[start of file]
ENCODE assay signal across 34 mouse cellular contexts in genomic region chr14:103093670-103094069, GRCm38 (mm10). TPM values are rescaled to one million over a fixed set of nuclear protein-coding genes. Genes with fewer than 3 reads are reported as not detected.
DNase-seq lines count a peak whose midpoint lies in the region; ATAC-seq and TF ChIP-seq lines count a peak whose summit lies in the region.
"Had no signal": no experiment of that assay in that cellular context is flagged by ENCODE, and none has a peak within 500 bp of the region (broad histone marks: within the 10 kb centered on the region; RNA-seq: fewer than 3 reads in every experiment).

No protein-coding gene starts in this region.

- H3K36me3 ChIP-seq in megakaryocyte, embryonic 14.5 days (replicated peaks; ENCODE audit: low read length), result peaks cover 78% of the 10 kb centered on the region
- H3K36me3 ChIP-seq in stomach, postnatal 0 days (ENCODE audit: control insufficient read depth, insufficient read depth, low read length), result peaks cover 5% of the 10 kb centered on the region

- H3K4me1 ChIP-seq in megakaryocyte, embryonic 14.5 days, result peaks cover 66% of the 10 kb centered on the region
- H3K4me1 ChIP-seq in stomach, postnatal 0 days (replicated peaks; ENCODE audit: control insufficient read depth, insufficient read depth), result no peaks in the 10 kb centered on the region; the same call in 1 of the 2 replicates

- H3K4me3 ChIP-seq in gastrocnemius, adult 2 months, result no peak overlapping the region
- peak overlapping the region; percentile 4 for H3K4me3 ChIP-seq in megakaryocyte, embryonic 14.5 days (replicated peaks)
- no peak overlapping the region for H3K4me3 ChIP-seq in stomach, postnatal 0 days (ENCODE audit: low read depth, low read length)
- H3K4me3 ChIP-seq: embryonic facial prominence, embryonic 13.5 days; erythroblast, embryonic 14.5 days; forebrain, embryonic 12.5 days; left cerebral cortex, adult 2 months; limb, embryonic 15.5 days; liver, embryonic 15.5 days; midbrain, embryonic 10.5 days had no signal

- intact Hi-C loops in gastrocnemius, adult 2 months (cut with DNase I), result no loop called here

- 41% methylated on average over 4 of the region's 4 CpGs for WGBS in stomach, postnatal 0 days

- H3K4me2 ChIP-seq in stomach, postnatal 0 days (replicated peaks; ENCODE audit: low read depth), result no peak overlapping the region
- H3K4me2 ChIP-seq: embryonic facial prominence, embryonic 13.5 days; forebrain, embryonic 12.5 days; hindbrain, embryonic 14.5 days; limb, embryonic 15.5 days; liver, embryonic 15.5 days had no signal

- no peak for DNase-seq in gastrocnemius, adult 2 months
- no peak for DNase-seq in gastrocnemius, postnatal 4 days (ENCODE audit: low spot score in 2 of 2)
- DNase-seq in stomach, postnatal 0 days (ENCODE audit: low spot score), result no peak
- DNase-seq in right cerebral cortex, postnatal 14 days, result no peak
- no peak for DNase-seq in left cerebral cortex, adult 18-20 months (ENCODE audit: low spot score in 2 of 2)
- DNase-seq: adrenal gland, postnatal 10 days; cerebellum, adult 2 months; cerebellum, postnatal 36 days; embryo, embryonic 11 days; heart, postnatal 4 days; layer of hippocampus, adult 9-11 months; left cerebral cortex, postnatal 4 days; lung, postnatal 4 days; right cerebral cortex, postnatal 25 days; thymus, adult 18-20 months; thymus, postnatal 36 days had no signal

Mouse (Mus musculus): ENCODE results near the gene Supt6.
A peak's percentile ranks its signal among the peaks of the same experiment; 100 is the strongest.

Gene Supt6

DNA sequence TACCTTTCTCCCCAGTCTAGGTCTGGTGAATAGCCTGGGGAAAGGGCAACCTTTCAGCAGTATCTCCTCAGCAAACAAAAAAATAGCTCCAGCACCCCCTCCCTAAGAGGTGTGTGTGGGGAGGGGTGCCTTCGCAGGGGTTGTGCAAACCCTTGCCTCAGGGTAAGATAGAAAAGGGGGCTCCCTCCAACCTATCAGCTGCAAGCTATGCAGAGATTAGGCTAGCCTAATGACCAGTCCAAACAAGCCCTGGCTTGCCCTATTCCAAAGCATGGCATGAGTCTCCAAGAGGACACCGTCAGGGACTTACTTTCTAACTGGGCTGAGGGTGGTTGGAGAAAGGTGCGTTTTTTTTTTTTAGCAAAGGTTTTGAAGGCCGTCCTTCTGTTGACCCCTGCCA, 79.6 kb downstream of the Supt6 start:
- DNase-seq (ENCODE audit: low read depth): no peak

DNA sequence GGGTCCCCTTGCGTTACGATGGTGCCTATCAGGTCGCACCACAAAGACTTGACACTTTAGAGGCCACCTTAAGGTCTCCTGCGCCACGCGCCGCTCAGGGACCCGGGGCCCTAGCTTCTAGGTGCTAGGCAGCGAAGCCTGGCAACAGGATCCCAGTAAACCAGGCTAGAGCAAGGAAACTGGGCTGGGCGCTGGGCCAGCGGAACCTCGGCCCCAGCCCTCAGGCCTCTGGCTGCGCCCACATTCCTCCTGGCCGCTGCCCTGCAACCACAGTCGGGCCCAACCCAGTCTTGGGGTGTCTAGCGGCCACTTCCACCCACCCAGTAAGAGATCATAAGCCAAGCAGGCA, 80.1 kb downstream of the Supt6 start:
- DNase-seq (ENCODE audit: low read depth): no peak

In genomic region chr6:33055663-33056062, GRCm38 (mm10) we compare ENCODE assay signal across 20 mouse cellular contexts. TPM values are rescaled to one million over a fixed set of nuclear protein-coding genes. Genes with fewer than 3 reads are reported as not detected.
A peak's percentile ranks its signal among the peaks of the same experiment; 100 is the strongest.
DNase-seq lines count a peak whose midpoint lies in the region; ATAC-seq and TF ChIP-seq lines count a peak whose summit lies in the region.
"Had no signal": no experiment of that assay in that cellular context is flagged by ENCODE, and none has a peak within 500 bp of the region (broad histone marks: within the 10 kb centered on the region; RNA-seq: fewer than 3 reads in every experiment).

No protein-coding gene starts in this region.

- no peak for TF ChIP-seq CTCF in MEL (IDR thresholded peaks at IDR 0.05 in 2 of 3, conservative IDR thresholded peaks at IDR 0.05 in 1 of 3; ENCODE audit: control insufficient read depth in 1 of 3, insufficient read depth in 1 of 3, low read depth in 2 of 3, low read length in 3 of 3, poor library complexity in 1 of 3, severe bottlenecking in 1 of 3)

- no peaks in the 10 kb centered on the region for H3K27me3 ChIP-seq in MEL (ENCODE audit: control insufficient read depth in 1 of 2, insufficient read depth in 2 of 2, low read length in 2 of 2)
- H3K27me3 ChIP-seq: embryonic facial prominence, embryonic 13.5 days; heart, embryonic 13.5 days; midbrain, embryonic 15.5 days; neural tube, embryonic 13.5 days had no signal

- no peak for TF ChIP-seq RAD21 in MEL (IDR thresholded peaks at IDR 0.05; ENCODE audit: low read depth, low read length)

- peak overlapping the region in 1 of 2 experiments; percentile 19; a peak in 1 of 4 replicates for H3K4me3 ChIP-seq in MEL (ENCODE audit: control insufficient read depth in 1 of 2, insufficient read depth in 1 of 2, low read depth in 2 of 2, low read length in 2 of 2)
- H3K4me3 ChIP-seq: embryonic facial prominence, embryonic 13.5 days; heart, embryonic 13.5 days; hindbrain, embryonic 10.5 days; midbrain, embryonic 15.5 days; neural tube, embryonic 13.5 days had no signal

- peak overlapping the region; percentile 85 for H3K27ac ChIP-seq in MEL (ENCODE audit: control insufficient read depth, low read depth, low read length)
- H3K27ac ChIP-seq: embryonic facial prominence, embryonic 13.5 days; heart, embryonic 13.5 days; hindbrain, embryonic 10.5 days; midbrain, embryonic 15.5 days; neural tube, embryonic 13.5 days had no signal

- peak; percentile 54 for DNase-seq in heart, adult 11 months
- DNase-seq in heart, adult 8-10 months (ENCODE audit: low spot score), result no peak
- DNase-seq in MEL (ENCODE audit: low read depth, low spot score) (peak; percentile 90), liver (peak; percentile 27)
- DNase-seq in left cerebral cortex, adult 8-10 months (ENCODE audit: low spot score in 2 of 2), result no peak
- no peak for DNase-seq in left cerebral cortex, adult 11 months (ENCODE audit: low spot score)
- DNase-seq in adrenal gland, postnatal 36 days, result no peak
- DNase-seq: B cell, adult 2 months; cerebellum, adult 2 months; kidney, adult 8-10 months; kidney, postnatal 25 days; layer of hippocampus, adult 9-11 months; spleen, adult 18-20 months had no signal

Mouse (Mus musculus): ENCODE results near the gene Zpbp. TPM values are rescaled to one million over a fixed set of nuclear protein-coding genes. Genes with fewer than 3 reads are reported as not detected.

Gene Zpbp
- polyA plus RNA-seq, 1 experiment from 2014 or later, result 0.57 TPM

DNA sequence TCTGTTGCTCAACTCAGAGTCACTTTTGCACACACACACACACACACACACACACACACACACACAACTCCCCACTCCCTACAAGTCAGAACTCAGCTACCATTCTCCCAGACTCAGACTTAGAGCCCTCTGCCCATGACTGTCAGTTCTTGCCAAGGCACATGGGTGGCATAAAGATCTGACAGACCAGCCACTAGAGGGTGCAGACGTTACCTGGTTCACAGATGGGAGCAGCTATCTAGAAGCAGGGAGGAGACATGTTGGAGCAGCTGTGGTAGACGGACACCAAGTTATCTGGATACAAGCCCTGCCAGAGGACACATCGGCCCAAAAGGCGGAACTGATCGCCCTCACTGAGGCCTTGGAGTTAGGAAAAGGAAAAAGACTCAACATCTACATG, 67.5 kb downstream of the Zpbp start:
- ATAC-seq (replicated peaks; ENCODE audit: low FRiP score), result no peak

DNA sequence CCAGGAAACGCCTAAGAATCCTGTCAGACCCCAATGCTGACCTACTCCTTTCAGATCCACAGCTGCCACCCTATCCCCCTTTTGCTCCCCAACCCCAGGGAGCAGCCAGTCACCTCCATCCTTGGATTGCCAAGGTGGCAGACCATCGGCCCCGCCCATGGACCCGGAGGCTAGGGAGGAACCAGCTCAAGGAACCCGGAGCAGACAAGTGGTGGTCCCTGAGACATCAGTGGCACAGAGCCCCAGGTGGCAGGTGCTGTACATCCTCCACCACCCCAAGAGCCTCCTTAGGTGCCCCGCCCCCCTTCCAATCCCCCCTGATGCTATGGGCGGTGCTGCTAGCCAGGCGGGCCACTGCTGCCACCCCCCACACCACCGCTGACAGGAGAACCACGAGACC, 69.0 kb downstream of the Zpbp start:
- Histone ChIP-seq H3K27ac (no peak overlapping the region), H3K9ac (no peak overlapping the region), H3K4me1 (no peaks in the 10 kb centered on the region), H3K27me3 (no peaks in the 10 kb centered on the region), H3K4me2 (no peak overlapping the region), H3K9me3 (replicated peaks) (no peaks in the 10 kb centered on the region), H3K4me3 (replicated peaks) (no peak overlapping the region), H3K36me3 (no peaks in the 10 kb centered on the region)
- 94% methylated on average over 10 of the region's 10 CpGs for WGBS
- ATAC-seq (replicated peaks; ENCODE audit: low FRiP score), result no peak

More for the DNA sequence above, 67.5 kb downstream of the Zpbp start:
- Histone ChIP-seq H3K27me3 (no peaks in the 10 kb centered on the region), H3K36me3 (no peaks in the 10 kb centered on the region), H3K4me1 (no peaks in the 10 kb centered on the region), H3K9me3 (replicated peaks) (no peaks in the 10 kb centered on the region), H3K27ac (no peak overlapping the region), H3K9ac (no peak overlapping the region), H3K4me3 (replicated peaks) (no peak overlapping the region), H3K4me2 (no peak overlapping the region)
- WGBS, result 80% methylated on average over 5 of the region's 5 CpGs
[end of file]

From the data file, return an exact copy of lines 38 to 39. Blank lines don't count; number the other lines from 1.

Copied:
- no peak for TF ChIP-seq RAD21 in MEL (IDR thresholded peaks at IDR 0.05; ENCODE audit: low read depth, low read length)

- peak overlapping the region in 1 of 2 experiments; percentile 19; a peak in 1 of 4 replicates for H3K4me3 ChIP-seq in MEL (ENCODE audit: control insufficient read depth in 1 of 2, insufficient read depth in 1 of 2, low read depth in 2 of 2, low read length in 2 of 2)